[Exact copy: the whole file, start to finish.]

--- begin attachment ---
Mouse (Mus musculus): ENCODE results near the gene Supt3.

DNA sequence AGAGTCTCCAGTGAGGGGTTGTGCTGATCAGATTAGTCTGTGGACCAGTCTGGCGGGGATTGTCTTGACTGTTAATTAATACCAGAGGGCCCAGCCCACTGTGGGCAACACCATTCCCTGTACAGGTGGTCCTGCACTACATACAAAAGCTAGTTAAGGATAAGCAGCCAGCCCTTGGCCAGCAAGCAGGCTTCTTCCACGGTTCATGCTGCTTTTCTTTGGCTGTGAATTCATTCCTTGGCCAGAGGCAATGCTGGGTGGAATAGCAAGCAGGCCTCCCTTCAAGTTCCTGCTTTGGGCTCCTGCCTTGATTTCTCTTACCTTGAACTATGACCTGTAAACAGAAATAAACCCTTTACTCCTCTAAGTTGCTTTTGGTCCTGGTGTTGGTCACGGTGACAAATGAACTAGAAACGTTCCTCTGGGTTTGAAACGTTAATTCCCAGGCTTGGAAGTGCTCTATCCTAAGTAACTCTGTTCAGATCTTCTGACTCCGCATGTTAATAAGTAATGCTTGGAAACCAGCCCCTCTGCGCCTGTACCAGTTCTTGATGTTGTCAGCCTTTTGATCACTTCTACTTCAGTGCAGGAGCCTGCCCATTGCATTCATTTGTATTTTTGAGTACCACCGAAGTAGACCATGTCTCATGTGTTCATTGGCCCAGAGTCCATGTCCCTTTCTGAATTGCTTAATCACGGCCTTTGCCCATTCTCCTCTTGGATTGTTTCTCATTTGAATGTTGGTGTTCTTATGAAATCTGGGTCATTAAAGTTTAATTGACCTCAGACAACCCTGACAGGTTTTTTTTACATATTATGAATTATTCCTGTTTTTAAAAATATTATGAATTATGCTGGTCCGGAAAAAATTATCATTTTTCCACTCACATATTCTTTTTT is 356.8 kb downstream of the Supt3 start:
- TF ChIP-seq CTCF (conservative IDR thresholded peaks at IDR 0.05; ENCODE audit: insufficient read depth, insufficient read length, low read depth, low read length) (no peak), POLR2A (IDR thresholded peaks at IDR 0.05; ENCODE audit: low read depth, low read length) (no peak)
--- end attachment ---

Mouse (Mus musculus): ENCODE results near the gene Supt3.

DNA sequence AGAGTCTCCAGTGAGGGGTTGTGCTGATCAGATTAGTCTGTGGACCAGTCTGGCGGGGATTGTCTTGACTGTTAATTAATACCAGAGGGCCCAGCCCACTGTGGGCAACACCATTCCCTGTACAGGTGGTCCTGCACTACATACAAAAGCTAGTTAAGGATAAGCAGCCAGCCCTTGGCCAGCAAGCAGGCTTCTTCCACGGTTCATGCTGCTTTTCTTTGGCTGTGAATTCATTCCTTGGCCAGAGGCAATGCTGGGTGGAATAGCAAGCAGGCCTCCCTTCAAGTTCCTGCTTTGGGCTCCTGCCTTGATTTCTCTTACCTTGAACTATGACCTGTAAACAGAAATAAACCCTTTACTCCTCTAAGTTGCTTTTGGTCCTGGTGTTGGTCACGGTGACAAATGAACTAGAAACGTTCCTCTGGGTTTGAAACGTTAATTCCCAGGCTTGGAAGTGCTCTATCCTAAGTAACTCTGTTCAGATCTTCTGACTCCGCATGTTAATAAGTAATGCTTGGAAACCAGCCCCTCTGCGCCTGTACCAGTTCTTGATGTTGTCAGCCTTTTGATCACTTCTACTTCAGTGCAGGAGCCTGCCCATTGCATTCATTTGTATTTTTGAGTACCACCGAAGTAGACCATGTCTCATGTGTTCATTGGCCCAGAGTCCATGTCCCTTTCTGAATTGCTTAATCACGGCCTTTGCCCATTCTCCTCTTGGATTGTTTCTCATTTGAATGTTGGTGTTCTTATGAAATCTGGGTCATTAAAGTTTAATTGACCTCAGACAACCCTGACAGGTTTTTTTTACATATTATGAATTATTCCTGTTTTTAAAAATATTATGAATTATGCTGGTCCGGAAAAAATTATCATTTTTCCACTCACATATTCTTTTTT is 356.8 kb downstream of the Supt3 start:
- TF ChIP-seq CTCF (conservative IDR thresholded peaks at IDR 0.05; ENCODE audit: insufficient read depth, insufficient read length, low read depth, low read length) (no peak), POLR2A (IDR thresholded peaks at IDR 0.05; ENCODE audit: low read depth, low read length) (no peak)